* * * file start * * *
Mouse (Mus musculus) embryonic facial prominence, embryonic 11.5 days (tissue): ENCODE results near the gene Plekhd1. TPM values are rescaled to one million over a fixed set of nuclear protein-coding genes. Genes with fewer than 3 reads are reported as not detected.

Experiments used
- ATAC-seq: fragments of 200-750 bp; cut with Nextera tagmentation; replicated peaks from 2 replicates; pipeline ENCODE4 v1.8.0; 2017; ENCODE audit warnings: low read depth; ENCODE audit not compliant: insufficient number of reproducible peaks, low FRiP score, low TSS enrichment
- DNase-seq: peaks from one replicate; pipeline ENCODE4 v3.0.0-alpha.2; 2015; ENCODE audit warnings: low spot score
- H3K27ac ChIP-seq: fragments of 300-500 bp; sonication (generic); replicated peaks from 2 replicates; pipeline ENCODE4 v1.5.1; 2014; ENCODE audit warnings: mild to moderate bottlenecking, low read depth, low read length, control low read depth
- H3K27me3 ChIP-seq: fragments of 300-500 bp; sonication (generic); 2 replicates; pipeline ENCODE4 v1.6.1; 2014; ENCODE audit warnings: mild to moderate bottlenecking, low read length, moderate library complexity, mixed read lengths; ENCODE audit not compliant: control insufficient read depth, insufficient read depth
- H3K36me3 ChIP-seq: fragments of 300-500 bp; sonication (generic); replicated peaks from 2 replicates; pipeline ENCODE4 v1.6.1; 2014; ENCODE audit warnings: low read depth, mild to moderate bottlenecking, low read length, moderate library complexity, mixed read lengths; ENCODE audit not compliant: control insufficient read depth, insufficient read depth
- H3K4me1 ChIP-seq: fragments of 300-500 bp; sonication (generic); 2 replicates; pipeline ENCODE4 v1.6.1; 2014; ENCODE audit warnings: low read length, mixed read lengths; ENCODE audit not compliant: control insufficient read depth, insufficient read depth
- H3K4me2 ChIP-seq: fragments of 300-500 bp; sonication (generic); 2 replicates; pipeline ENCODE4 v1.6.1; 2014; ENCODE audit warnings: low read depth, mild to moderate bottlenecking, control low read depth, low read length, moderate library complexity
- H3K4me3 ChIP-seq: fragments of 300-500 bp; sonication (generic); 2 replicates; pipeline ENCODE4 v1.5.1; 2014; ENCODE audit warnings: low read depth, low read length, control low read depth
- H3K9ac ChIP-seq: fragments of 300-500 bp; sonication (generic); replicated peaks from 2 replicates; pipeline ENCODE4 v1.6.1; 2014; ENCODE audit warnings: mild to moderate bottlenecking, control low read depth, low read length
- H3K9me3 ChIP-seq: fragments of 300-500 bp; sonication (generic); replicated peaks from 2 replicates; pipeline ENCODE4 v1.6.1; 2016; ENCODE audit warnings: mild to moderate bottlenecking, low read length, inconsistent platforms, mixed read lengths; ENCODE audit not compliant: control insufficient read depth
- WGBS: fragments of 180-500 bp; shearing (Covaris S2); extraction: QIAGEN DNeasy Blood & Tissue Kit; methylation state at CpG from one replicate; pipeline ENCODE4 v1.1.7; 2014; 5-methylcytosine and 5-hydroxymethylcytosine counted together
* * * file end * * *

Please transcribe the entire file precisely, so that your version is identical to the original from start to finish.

Mouse (Mus musculus) embryonic facial prominence, embryonic 11.5 days (tissue): ENCODE results near the gene Plekhd1. TPM values are rescaled to one million over a fixed set of nuclear protein-coding genes. Genes with fewer than 3 reads are reported as not detected.

Experiments used
- ATAC-seq: fragments of 200-750 bp; cut with Nextera tagmentation; replicated peaks from 2 replicates; pipeline ENCODE4 v1.8.0; 2017; ENCODE audit warnings: low read depth; ENCODE audit not compliant: insufficient number of reproducible peaks, low FRiP score, low TSS enrichment
- DNase-seq: peaks from one replicate; pipeline ENCODE4 v3.0.0-alpha.2; 2015; ENCODE audit warnings: low spot score
- H3K27ac ChIP-seq: fragments of 300-500 bp; sonication (generic); replicated peaks from 2 replicates; pipeline ENCODE4 v1.5.1; 2014; ENCODE audit warnings: mild to moderate bottlenecking, low read depth, low read length, control low read depth
- H3K27me3 ChIP-seq: fragments of 300-500 bp; sonication (generic); 2 replicates; pipeline ENCODE4 v1.6.1; 2014; ENCODE audit warnings: mild to moderate bottlenecking, low read length, moderate library complexity, mixed read lengths; ENCODE audit not compliant: control insufficient read depth, insufficient read depth
- H3K36me3 ChIP-seq: fragments of 300-500 bp; sonication (generic); replicated peaks from 2 replicates; pipeline ENCODE4 v1.6.1; 2014; ENCODE audit warnings: low read depth, mild to moderate bottlenecking, low read length, moderate library complexity, mixed read lengths; ENCODE audit not compliant: control insufficient read depth, insufficient read depth
- H3K4me1 ChIP-seq: fragments of 300-500 bp; sonication (generic); 2 replicates; pipeline ENCODE4 v1.6.1; 2014; ENCODE audit warnings: low read length, mixed read lengths; ENCODE audit not compliant: control insufficient read depth, insufficient read depth
- H3K4me2 ChIP-seq: fragments of 300-500 bp; sonication (generic); 2 replicates; pipeline ENCODE4 v1.6.1; 2014; ENCODE audit warnings: low read depth, mild to moderate bottlenecking, control low read depth, low read length, moderate library complexity
- H3K4me3 ChIP-seq: fragments of 300-500 bp; sonication (generic); 2 replicates; pipeline ENCODE4 v1.5.1; 2014; ENCODE audit warnings: low read depth, low read length, control low read depth
- H3K9ac ChIP-seq: fragments of 300-500 bp; sonication (generic); replicated peaks from 2 replicates; pipeline ENCODE4 v1.6.1; 2014; ENCODE audit warnings: mild to moderate bottlenecking, control low read depth, low read length
- H3K9me3 ChIP-seq: fragments of 300-500 bp; sonication (generic); replicated peaks from 2 replicates; pipeline ENCODE4 v1.6.1; 2016; ENCODE audit warnings: mild to moderate bottlenecking, low read length, inconsistent platforms, mixed read lengths; ENCODE audit not compliant: control insufficient read depth
- WGBS: fragments of 180-500 bp; shearing (Covaris S2); extraction: QIAGEN DNeasy Blood & Tissue Kit; methylation state at CpG from one replicate; pipeline ENCODE4 v1.1.7; 2014; 5-methylcytosine and 5-hydroxymethylcytosine counted together